The unfinished 10-storey building at 5620 South St. was supposed to be auctioned off Monday as part of a foreclosure, but just as the sale was set to begin in the Law Courts Building lobby, a sheriff announced the sale would be delayed until Nov. 16. About 50 people, including bankers and high-profile developers, had gathered in anticipation of the auction.

Construction of the building was halted two weeks ago after Banc Properties of Dartmouth initiated foreclosure through the courts to recover $3.64 million it was owed on a second mortgage. Since that time, 20 companies, including construction firms and building material suppliers, have placed liens against the property totalling almost $4 million.

Besim Halef, head of Banc Properties, said Monday he has offered to pay the workers 25 cent on the dollar of the money they’re owed. If they accept that, he said, he will take over the $10.5-million first mortgage and finish the building himself. About $4 million worth of further work is required.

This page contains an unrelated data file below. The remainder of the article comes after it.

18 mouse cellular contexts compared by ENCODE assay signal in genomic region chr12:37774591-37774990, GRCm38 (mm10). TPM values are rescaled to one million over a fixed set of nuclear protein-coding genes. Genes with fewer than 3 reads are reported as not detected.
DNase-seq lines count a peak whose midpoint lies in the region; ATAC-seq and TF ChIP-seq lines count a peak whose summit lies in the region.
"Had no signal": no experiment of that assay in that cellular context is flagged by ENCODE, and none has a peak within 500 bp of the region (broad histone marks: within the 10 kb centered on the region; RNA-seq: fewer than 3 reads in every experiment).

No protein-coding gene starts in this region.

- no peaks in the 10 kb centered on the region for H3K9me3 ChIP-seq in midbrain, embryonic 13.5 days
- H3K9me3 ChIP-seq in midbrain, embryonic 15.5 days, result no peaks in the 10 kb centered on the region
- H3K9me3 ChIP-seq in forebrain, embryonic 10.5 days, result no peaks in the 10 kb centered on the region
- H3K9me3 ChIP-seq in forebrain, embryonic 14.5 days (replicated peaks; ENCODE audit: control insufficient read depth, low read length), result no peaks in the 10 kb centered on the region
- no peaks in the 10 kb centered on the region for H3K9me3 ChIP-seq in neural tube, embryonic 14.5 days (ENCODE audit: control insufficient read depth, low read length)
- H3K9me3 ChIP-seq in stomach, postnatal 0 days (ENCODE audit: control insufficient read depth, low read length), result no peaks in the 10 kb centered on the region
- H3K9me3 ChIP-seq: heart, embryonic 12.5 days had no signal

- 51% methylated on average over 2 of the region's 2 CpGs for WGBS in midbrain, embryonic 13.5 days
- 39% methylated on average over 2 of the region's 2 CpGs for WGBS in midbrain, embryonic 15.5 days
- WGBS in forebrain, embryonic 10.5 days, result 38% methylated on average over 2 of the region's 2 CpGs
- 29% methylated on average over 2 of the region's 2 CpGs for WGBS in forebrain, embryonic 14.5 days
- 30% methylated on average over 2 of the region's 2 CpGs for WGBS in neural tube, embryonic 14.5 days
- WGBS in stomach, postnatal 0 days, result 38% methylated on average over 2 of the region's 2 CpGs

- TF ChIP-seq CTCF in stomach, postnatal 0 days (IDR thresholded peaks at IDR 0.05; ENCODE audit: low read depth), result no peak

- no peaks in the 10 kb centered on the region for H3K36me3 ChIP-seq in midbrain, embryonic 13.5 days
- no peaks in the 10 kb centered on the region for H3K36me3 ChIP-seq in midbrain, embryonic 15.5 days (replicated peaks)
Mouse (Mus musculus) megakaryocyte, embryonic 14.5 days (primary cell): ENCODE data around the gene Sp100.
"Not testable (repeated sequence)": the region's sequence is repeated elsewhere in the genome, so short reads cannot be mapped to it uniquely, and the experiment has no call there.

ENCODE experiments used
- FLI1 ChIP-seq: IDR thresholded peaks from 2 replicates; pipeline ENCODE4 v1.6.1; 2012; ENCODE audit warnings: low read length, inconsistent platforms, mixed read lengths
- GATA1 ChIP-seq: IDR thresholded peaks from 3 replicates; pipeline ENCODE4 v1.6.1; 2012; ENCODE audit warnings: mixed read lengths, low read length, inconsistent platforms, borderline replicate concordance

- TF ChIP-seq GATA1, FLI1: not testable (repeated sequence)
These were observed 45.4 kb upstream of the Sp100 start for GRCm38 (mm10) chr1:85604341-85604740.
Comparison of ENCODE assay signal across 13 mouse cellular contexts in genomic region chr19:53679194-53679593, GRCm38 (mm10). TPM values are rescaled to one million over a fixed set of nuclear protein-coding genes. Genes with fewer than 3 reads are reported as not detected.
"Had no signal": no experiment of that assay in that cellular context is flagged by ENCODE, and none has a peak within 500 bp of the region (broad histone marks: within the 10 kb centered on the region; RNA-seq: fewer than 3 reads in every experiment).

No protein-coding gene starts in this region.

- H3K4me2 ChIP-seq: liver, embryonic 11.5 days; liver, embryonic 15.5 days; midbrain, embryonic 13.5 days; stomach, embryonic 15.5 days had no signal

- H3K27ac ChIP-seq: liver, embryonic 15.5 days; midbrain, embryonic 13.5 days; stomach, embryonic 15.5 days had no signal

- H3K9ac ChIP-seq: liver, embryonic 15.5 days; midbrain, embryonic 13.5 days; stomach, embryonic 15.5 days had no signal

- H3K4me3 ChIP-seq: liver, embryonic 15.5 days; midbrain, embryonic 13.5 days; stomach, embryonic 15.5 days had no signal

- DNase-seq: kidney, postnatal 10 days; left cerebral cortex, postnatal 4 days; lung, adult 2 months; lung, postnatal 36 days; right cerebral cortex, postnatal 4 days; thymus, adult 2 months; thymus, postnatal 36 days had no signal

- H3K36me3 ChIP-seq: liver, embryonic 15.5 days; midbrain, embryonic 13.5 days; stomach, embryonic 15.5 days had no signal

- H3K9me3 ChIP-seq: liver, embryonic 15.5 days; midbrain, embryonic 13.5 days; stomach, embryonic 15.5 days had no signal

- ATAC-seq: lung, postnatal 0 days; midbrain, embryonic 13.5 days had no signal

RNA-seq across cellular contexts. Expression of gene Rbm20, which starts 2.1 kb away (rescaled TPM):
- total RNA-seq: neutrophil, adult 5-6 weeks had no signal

Steve Tsimiklis Holdings Ltd. and its principal, Steve Tsimiklis, were developing the $15-million building when the company ran into financial problems

Liens against properties normally disappear in a foreclosure sale.

Halifax developer Jim Spatz, chairman of Southwest Properties, was on hand for the auction Monday. He said he has been negotiating with Mr. Halef for the past week and will use the delay to continue those discussions.

He said the large crowd does not necessarily mean there was going to be a lot of bidding. He remembers a decade ago when the half-completed spa project in Blandford went up for auction and the courthouse in Bridgewater was packed with people. As it turned out, Mr. Spatz was the lone bidder.

Mr. Halef said if he can’t formalize a deal with the trades, the auction will go forward on Nov. 16.

( sproctor@herald.ca)
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  #67  
Old Posted Nov 6, 2007, 7:59 PM
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Strict building limit a threat to Halifax job growth

By ROGER TAYLOR Business Columnist
Tue. Nov 6 - 6:34 AM Chronicle-Herald

IMAGINE a Halifax in which no one was allowed to build anything downtown that is higher than six storeys; some people have that dream.

But those knowledgeable about development issues say such a restriction would not only put a freeze on new construction but also discourage new business from locating in the downtown area.

Faced with the high cost of construction, Haligonians should also get used to seeing more of the relatively inexpensive low-rise, red brick boxes so many of us like to complain about.